When the RBI lowers the repo rate, the cost of borrowing for banks goes down. Banks are expected to pass on this benefit to the consumers eventually. Amid consumer demand bottoming out due to the Coronavirus outbreak and its adverse impact on the economy, the banking regular has brought the repo rate down to 4%, by implementing a 200-basis-point reduction over the past 12 months. On their part, banks have also started lowering home loan interest rates, to support consumers. The country’s largest bank, State Bank of India, for instance, recently reduced its repo rate-linked home loan interest to a record low of 6.95%.

See also: How are home loan rates charged by banks and housing finance companies

Conversely, home loan interest rates go up with the RBI making an upwards tweak in its lending rate. Incidentally, banks are quicker in passing on the increase in rates to the customers, while they are generally quite slow in reducing their lending rates. So, even though changes in the repo rate should reflect in financial institutions’ interest rates immediately, only increases see fast transmission and the often RBI has to nudge banks, to pass on the benefits of reduced rates to borrowers.

With banks linking their home loan interest rates to the repo rate, since October 2019, faster transmission of policy could be expected in the future. Prior to that, banks used internal lending benchmarks like marginal cost of funds-based lending rate (MCLR), base rate and prime lending rate, to price home loans.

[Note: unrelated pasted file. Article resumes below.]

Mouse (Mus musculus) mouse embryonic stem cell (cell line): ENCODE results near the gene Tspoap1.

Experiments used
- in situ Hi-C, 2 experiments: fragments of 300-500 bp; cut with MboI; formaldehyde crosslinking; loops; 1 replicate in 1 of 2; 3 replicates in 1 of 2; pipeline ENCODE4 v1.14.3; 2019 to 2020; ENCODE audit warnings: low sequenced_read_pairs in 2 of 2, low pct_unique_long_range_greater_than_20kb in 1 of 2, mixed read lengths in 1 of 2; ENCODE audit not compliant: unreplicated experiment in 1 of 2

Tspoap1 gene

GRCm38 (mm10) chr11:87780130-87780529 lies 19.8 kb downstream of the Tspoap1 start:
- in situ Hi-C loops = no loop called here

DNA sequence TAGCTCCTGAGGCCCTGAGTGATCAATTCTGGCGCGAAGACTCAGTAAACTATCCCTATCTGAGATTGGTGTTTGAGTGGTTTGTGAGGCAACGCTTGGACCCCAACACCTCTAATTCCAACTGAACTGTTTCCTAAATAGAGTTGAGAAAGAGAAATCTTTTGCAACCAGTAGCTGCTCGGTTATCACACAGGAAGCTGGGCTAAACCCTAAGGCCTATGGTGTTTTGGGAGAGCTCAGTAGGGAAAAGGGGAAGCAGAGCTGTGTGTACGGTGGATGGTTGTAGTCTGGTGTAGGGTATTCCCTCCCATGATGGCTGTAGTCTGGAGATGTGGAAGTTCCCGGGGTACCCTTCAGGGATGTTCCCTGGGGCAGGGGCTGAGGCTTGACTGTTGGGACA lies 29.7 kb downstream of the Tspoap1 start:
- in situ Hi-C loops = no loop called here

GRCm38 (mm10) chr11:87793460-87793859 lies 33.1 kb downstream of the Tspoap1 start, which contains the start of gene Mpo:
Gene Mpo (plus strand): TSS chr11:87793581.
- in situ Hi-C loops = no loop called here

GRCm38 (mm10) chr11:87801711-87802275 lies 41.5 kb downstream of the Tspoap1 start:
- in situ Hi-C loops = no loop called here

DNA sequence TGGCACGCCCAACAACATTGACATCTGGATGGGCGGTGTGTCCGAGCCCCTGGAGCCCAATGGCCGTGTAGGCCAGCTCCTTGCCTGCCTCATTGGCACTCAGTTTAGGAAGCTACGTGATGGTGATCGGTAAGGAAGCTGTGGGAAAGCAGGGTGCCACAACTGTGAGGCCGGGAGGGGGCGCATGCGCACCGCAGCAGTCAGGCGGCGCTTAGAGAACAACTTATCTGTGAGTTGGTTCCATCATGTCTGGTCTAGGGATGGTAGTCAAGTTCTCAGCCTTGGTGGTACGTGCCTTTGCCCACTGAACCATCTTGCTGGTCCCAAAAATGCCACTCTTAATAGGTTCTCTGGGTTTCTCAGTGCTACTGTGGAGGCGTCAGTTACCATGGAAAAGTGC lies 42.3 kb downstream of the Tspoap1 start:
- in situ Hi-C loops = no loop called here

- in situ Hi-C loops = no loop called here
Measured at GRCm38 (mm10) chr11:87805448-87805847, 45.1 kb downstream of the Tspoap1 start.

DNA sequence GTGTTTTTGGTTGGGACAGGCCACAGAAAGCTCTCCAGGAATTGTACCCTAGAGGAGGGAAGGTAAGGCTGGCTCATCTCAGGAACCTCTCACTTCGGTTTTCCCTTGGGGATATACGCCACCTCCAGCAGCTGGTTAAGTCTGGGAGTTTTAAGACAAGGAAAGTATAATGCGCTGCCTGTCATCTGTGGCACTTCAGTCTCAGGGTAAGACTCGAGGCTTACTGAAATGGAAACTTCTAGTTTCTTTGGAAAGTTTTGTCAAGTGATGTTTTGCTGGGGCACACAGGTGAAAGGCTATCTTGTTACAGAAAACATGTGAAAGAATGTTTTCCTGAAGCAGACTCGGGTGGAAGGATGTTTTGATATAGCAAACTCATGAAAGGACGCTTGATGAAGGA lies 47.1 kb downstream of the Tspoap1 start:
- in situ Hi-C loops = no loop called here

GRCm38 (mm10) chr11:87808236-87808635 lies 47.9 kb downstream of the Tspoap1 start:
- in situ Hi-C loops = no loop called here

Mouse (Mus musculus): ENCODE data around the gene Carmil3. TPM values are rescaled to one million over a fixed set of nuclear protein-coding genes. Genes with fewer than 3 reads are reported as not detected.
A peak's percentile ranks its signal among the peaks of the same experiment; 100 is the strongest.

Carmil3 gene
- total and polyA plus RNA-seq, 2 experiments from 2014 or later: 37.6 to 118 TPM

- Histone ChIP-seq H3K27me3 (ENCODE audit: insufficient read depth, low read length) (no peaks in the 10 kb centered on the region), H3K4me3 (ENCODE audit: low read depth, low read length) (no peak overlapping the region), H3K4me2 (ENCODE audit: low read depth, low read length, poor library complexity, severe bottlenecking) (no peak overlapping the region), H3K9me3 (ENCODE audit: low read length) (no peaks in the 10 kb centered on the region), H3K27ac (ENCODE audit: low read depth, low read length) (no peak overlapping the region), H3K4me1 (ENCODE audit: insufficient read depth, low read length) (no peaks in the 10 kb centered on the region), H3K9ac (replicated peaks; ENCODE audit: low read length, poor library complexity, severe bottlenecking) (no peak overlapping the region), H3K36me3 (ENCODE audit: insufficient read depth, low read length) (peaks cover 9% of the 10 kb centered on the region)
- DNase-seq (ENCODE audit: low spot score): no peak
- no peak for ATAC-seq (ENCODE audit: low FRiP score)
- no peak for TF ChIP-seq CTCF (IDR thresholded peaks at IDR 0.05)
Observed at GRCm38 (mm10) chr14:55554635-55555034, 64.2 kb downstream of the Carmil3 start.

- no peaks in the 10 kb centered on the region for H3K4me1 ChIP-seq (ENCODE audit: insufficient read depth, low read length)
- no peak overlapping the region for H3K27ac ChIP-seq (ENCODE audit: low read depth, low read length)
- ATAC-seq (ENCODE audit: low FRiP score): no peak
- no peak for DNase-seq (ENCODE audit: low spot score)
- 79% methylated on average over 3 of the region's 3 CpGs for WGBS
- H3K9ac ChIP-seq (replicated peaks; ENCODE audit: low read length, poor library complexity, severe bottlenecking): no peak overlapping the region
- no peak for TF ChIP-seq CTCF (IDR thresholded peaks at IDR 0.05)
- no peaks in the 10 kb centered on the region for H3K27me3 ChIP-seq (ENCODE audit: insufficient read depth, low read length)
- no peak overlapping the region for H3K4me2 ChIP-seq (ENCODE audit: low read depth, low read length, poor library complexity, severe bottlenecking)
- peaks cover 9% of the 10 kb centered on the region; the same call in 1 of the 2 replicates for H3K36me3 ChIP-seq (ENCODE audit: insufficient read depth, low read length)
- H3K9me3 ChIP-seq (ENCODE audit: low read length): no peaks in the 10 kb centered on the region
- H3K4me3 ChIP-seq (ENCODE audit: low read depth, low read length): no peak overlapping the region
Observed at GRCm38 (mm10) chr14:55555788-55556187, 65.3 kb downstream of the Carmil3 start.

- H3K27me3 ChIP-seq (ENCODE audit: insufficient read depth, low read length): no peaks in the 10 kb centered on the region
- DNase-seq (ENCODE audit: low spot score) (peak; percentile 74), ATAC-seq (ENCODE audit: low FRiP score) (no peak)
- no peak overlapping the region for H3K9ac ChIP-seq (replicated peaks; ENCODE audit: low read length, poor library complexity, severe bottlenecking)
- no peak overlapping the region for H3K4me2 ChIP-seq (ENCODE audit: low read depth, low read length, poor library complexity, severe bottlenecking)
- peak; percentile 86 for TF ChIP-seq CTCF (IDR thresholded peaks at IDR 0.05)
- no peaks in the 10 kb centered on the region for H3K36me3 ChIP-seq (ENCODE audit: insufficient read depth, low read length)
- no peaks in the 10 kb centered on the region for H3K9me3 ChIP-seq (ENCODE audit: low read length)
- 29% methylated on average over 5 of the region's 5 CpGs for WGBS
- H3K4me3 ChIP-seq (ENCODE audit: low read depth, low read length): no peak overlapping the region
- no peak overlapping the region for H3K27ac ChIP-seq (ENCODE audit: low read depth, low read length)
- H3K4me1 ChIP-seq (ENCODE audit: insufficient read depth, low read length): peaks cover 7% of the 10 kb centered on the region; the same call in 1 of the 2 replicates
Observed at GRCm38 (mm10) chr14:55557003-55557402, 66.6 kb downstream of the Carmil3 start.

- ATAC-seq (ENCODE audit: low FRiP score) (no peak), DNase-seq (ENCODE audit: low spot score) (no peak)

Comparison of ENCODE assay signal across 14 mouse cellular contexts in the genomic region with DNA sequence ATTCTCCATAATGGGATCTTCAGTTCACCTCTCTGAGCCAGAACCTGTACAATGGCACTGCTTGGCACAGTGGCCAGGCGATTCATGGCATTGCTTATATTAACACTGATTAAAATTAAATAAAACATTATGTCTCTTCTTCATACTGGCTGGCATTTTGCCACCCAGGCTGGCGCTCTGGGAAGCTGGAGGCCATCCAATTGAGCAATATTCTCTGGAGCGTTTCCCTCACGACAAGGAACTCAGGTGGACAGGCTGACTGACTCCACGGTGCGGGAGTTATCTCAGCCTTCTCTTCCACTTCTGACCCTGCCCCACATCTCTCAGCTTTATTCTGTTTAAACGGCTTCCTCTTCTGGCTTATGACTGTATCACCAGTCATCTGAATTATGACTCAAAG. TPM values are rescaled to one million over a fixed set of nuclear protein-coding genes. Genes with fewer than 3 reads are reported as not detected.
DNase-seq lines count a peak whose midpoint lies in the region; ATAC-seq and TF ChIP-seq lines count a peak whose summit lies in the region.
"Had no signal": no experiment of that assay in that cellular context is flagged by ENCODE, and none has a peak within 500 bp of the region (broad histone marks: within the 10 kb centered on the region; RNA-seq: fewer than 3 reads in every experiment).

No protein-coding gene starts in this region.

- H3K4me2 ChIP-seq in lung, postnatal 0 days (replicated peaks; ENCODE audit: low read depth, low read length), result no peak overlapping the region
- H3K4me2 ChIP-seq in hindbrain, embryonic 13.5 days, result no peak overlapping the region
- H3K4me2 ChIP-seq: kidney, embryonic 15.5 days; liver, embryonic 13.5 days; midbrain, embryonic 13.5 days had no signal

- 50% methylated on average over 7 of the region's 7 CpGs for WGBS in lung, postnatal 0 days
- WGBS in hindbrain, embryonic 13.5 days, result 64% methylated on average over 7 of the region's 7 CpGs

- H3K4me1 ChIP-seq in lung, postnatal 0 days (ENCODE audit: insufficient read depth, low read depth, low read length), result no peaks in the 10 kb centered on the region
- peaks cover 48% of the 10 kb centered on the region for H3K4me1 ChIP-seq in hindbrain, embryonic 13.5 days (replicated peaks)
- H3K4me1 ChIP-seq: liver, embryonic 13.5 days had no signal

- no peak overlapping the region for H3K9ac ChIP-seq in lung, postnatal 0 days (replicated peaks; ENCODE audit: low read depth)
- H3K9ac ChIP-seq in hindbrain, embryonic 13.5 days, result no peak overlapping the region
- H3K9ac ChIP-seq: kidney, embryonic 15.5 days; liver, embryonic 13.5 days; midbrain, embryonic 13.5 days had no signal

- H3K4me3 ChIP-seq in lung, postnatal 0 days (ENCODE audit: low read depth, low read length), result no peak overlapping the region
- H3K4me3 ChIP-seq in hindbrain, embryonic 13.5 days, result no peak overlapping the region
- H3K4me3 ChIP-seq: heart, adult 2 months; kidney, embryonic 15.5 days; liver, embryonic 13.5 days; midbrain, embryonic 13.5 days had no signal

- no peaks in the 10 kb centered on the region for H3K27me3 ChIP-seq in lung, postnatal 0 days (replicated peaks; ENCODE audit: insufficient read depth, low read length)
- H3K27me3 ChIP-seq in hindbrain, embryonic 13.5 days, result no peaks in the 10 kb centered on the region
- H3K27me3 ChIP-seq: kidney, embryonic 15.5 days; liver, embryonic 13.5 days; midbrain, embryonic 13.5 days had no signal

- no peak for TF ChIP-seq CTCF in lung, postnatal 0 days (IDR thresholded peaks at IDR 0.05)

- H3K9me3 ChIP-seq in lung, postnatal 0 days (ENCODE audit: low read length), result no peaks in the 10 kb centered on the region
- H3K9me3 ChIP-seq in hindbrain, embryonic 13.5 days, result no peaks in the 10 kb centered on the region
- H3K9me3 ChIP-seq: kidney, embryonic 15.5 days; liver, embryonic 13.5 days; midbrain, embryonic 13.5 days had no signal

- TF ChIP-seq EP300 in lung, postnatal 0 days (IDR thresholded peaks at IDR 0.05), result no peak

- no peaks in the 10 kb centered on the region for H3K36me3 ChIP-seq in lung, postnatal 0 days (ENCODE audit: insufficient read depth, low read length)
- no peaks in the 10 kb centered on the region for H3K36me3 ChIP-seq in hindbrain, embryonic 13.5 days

The MCLR, which came into effect in 2016, was an internal lending benchmark, allowing banks to ‘reset’ the loan rate, at an interval specified in the loan agreement. This, rate cuts implemented by the banking regulator were not passed on to the customers by the banks as swiftly as they were expected to, while the burden was quickly passed on in case of an increase. “In case of MCLR-based loans, banks have to factor in their cost of deposit, operating cost, etc., apart from the repo rates, while calculating lending rates. Hence, MCLR-based loans are always likely to have slower transmission of policy rate changes,” says Naveen Kukreja, chief executive officer and co-founder of Paisabazaar.com.